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It might be Georgia’s national dish, but khachapuri has fast become one of Israel’s most popular dishes for breakfast and brunch on the go. The large Georgian-Israeli community are responsible for some of the best bakeries in the country, and it’s thanks to dishes like these that they’re held in such high regard. A simple pastry shaped a little like a boat, khachapuri is stuffed with plenty of cheese and topped with a fried egg. It’s cheap, very tasty and perfect for a lazy start to the weekend. Vendors tend to offer a variety of toppings in Israel, too, filling the pastry with beans for a vegan option or going all-out with prawns, squid and garlic butter.

5. Shakshuka

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Tunisian in origin, shakshuka (which translates to ‘shaken’ in Hebrew and ‘a mixture’ in Arabic) is a popular dish in Israel, especially at night (falafel and hummus are more associated with lunch). It’s quite a simple recipe – eggs are poached directly in a tomato sauce that’s (usually) flavoured with chillies, peppers, onions and cumin. However, when it’s cooked by a shakshuka master, all the different elements meld into one another to create a beautiful one-pot dish that is greater than the sum of its parts. Every street food stall and restaurant will follow their own unique recipe for the dish, believing it to be the best – the only way you’ll find out which one you like is if you eat at as many as you can.

6. Burika

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Burika has to be one of Israel’s best-kept foodie secrets. Originally from North Africa, it’s been transformed into a street food snack that simply cannot be missed. A thin, savoury crêpe is filled with mashed potato and egg before being deep-fried until crisp. It’s then stuffed inside a pitta with hot sauce and salad, to be eaten as you walk around the markets. The combination of fluffy pitta, crisp pancake, soft potato, rich egg and fresh vegetables is something to behold.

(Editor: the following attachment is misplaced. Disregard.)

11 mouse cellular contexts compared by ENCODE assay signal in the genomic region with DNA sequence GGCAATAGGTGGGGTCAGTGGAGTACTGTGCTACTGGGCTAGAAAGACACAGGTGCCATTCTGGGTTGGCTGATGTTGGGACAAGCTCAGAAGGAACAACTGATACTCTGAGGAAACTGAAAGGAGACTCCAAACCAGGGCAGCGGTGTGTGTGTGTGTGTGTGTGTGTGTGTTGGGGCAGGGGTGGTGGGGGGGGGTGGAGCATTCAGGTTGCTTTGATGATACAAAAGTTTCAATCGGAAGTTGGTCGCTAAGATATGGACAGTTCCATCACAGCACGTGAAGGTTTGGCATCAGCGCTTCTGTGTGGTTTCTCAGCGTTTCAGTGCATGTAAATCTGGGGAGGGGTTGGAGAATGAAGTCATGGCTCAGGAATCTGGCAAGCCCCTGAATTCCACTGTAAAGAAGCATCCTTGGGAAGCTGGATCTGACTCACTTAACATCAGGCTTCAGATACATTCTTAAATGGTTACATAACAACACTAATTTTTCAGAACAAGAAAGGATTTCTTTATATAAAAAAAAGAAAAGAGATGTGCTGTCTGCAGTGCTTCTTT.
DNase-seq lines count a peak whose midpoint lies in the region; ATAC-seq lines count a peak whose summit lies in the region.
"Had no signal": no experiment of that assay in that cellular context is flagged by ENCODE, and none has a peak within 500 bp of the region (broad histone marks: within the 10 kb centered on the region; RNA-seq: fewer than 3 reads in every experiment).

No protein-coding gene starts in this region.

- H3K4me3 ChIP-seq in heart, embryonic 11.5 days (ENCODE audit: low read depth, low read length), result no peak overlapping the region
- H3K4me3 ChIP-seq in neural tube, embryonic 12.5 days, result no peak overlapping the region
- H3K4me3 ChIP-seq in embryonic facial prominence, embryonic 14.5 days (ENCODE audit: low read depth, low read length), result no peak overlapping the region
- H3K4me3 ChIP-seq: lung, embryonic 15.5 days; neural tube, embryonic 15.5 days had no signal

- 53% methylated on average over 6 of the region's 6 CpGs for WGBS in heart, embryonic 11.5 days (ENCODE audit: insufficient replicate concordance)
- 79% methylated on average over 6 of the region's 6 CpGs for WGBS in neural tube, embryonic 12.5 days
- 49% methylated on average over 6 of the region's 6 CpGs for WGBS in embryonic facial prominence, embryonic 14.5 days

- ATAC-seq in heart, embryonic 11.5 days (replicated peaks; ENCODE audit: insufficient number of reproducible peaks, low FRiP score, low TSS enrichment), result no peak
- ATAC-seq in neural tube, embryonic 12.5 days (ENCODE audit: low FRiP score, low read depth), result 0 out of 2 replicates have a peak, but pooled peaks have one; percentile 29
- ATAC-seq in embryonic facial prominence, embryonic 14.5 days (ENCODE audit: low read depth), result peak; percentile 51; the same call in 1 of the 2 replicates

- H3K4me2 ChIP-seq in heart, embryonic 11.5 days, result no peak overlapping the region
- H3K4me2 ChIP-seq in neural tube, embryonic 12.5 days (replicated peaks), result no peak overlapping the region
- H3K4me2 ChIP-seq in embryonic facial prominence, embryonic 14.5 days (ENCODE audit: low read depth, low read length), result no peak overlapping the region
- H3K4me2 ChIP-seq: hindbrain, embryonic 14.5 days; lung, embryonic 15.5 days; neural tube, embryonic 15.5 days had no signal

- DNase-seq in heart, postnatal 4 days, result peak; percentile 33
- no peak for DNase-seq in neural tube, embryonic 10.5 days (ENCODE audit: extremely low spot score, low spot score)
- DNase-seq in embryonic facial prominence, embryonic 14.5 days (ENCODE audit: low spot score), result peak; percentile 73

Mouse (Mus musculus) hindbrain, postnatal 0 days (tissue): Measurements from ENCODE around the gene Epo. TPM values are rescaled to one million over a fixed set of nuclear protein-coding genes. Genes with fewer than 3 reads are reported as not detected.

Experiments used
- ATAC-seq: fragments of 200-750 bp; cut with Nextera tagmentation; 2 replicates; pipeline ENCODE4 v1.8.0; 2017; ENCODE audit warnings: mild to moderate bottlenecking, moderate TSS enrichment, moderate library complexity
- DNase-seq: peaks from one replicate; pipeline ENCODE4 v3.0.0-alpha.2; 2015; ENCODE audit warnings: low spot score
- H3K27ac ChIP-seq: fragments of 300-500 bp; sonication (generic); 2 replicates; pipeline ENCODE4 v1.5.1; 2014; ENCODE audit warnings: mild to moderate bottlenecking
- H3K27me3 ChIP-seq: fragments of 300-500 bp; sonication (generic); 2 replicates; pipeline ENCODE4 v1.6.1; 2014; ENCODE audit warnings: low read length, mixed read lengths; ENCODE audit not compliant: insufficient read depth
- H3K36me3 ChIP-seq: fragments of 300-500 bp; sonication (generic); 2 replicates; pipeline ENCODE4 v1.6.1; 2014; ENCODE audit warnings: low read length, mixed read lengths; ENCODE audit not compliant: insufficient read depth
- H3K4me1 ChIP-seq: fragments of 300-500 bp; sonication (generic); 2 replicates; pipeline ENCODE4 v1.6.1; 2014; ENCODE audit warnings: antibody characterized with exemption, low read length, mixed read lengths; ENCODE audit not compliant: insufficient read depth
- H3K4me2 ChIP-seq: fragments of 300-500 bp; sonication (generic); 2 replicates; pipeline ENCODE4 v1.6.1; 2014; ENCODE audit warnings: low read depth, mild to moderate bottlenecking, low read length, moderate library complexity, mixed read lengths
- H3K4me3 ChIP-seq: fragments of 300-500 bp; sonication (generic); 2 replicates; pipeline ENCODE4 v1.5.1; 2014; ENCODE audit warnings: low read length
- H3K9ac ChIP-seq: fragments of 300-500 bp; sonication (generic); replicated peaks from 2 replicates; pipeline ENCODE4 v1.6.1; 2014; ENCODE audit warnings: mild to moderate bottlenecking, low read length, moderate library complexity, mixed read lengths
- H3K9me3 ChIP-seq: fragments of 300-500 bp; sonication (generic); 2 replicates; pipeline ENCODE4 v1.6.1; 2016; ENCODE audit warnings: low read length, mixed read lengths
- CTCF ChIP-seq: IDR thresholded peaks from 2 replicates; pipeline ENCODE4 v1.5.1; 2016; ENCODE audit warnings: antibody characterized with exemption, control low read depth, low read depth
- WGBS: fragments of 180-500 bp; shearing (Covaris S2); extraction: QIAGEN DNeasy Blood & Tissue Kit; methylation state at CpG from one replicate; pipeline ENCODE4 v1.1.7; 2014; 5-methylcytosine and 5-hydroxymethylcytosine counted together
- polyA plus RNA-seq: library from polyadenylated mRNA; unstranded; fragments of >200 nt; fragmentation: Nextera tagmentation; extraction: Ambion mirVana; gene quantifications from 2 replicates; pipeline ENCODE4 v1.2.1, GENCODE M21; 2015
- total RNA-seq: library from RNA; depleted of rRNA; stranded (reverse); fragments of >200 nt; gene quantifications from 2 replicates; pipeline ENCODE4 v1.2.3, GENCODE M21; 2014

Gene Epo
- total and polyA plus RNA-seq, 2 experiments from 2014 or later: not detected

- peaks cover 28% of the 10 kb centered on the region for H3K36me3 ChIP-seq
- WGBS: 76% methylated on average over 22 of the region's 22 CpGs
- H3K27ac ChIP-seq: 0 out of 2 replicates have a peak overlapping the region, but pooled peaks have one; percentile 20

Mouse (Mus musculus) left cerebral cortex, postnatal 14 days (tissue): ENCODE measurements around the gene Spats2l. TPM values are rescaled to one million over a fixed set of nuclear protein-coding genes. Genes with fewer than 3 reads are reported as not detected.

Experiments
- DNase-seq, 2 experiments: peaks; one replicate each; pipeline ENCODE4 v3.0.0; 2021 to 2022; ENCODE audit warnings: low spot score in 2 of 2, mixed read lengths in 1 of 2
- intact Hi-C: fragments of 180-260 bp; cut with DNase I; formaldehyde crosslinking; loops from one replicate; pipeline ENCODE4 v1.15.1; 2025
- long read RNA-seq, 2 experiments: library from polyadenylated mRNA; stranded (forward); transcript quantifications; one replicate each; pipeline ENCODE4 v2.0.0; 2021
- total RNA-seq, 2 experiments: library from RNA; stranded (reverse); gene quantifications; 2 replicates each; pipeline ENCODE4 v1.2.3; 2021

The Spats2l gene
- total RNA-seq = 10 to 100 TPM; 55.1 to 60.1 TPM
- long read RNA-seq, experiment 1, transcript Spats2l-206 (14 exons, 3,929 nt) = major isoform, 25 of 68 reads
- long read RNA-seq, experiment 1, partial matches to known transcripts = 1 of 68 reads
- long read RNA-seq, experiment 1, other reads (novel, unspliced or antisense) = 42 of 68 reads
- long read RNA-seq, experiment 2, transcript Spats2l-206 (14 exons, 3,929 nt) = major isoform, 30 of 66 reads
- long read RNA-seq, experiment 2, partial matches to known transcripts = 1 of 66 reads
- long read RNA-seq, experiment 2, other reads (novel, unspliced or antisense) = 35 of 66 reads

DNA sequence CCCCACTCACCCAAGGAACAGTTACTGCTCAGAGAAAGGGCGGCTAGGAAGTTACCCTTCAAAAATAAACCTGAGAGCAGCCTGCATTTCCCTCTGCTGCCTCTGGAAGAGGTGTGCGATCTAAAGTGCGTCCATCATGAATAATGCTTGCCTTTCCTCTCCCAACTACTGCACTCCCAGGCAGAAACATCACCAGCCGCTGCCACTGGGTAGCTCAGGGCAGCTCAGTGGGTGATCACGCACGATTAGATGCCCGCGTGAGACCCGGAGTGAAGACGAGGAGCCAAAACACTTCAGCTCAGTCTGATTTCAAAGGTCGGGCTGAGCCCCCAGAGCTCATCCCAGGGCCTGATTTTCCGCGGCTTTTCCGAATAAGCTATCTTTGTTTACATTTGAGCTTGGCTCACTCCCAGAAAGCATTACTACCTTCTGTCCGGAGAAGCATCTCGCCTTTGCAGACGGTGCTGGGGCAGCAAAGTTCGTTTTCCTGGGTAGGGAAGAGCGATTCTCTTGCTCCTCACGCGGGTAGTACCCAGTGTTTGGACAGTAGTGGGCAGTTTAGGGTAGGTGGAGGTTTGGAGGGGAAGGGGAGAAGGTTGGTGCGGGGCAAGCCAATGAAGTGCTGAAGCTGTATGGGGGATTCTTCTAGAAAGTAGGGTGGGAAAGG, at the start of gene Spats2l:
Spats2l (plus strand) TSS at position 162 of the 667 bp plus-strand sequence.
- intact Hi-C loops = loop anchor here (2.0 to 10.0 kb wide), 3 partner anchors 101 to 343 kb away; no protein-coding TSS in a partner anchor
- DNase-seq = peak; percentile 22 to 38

7. Ful

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Hummus certainly deserves its worldwide status, but it sometimes means dishes like ful don’t get the recognition they deserve. Think of it as hummus made with fava beans instead of chickpeas – it’s usually chunkier with an earthier flavour, containing more cumin and topped with fresh herbs, onion and chillies. It’s originally Egyptian and has made its way across the Arab world, including Israel. If you’ve hit your hummus limit while in the country, give ful a try.

8. Shawarma

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Kebabs – especially those slowly rotating on a spit – have a pretty dire reputation in the UK, but Israeli shawarma is a completely different beast. Usually made from lamb (but chicken, turkey and veal are also used), fatty cuts are piled high on a vertical spit and grilled over hours, with pieces being shaved off to order. It’s derived from the Turkish doner, which is more common in Europe, but shawarma differs thanks to the hefty garnishes it comes with. Expect plenty of salad, vegetables, hummus, tahini and pickled turnips as well as amba, a sauce made from pickled mangoes and chillies.

9. Sabich

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Israelis will happily stuff anything they can into a pitta, but while falafel, burika and shawarma are commonplace, sabich is the one that is arguably most representative of the country’s history. It was originally a dish eaten by Iraqi Jews on Shabbat morning, but has now become a popular daily staple. The pitta is stuffed with fried aubergine slices, hard-boiled eggs, tahini sauce and Israeli salad, which is a combination of finely diced cucumbers, tomatoes, onion and peppers.

10. Babka

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If you get the chance to watch someone who has made babka a thousand times over, you can’t help but be mesmerised by the way they roll, twist and combine ropes of dough to create the final loaf. It comes from eastern Europe, particularly Poland (babka means small grandmother in Polish), and is essentially a sweetened yeast cake flavoured with spices and chocolate, topped with a honey-flavoured syrup. They were brought to Israel by eastern European Jews, and proved an instant hit – you can now pick up a slice of this deliciously textured loaf in markets across the country.